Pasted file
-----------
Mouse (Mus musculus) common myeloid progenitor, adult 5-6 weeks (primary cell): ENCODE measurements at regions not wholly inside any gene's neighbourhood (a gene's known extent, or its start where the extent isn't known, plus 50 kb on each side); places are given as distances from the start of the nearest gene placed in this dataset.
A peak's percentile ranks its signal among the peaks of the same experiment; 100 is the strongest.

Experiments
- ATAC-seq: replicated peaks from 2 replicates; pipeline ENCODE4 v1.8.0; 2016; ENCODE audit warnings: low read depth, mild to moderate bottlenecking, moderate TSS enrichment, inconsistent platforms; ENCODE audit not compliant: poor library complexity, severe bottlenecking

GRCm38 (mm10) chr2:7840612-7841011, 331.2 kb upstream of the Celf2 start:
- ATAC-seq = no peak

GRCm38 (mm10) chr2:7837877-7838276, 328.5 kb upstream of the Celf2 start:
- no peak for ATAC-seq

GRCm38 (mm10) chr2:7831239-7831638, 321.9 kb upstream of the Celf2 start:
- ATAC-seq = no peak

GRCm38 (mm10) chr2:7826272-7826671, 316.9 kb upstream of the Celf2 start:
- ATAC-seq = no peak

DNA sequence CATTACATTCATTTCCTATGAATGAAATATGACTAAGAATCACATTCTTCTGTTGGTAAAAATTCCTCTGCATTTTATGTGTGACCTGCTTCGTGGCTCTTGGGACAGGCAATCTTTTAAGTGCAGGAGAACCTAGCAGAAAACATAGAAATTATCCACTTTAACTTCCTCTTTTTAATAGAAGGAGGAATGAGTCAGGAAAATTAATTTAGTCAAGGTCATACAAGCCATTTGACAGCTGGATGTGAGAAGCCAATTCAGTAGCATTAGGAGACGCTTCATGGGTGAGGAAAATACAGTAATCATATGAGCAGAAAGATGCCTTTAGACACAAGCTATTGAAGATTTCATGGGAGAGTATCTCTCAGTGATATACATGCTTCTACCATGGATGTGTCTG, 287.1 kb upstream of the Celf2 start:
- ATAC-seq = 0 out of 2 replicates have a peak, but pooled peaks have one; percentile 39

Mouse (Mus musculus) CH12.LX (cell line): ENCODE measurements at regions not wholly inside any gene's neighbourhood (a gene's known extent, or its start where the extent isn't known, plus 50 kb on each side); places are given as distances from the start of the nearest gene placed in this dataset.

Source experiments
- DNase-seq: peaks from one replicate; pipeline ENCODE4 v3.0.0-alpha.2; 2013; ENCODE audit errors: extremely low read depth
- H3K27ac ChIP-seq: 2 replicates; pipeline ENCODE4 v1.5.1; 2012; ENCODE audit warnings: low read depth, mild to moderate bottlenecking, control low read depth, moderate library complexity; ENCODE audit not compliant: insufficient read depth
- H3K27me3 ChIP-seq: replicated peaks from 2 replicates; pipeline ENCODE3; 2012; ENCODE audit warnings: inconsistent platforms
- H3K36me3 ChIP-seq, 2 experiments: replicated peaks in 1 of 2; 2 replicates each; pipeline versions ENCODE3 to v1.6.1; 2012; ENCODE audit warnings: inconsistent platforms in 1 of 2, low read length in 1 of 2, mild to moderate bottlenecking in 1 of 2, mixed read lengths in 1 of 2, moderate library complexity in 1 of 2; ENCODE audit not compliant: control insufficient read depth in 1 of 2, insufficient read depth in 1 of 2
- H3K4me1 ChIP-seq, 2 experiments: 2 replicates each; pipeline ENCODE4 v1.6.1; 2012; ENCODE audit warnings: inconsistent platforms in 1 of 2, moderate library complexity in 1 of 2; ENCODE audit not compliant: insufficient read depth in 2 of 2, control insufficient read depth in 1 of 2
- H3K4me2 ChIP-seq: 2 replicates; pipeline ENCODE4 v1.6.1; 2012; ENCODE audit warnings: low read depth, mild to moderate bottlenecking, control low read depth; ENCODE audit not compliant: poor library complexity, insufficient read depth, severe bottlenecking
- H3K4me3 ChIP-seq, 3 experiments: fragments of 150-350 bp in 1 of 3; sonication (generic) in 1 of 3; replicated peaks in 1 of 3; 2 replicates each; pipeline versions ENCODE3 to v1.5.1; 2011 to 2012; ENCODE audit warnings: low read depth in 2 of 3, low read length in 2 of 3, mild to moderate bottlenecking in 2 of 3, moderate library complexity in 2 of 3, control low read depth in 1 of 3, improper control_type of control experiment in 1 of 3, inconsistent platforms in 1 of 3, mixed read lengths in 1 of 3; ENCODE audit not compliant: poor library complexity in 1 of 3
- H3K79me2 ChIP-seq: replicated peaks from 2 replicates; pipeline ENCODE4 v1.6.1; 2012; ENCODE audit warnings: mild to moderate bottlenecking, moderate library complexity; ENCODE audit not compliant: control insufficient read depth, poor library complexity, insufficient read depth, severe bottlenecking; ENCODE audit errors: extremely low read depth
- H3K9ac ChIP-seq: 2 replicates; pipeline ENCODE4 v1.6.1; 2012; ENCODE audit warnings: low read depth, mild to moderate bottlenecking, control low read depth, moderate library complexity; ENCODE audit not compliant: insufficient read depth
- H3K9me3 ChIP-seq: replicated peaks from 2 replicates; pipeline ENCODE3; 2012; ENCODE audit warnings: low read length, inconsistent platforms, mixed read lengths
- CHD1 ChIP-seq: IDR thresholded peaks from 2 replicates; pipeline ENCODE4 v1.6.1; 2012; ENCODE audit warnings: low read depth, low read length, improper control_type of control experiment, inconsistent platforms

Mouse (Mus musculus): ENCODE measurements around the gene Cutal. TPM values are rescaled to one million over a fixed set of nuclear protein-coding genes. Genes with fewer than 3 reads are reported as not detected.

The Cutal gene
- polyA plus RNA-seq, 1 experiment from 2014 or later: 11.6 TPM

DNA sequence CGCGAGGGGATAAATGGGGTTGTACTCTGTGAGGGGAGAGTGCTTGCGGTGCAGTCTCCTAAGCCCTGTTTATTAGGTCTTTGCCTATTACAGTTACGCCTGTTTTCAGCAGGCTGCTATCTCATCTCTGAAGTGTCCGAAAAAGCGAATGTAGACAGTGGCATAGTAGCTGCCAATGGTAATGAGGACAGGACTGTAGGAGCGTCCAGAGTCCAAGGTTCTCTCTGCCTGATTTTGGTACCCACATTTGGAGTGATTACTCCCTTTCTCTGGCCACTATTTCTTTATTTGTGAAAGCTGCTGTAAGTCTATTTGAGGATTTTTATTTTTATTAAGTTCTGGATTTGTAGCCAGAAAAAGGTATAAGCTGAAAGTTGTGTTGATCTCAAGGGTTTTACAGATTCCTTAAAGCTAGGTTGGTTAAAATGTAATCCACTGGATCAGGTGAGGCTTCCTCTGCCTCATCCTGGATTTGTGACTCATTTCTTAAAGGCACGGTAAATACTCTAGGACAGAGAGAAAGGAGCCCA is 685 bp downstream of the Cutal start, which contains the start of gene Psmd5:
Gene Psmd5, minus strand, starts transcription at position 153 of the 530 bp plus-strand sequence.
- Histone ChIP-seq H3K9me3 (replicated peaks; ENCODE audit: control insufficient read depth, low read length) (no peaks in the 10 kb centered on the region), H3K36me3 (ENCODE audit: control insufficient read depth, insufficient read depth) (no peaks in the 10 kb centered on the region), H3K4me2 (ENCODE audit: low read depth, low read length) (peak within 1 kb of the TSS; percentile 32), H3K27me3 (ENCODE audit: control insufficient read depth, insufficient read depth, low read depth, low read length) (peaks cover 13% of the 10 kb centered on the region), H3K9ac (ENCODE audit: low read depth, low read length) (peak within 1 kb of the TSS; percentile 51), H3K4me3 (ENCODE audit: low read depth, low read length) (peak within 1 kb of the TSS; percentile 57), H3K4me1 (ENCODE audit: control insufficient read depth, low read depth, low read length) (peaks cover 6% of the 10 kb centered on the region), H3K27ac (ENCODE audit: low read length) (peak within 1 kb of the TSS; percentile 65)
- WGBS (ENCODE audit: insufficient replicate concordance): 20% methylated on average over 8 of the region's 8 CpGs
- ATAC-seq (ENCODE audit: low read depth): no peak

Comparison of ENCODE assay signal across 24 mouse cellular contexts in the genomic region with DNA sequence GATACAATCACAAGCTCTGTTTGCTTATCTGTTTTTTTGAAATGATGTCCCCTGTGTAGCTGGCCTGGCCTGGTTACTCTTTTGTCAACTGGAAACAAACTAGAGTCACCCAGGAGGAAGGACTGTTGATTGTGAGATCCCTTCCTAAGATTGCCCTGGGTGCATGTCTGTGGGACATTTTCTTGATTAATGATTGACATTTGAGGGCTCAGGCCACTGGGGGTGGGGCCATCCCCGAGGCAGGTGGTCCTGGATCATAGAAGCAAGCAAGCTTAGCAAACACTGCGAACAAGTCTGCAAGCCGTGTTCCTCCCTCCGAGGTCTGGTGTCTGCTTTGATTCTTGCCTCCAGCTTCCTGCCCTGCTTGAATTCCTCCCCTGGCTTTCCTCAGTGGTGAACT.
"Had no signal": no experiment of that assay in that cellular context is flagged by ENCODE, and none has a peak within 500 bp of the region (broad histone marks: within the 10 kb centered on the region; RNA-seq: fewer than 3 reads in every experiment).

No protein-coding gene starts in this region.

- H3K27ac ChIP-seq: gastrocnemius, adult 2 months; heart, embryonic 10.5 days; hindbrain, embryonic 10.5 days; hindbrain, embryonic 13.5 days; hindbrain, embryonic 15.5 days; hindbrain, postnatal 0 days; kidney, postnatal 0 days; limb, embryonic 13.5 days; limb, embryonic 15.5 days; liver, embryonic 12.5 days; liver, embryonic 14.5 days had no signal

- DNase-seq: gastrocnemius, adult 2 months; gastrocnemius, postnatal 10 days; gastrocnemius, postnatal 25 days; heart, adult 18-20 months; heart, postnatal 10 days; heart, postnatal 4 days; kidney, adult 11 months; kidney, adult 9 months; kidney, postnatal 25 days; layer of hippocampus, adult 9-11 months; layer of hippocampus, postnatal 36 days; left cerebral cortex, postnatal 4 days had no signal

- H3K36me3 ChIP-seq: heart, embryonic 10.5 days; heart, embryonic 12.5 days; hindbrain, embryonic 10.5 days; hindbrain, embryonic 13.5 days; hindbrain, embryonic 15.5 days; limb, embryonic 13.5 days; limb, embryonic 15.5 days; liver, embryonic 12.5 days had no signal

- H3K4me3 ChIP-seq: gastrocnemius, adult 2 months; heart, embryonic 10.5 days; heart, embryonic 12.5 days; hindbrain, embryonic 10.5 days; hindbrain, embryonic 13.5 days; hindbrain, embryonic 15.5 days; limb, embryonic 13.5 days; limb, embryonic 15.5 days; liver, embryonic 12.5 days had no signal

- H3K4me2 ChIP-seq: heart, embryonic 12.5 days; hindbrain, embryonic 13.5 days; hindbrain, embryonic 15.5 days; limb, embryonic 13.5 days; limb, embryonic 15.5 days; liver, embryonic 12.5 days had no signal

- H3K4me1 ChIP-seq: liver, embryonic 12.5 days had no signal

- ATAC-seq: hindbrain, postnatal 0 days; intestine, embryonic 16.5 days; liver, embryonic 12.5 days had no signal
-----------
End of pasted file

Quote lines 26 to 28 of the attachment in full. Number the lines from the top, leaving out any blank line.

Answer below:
- H3K9me3 ChIP-seq: replicated peaks from 2 replicates; pipeline ENCODE3; 2012; ENCODE audit warnings: low read length, inconsistent platforms, mixed read lengths
- CHD1 ChIP-seq: IDR thresholded peaks from 2 replicates; pipeline ENCODE4 v1.6.1; 2012; ENCODE audit warnings: low read depth, low read length, improper control_type of control experiment, inconsistent platforms

Mouse (Mus musculus): ENCODE measurements around the gene Cutal. TPM values are rescaled to one million over a fixed set of nuclear protein-coding genes. Genes with fewer than 3 reads are reported as not detected.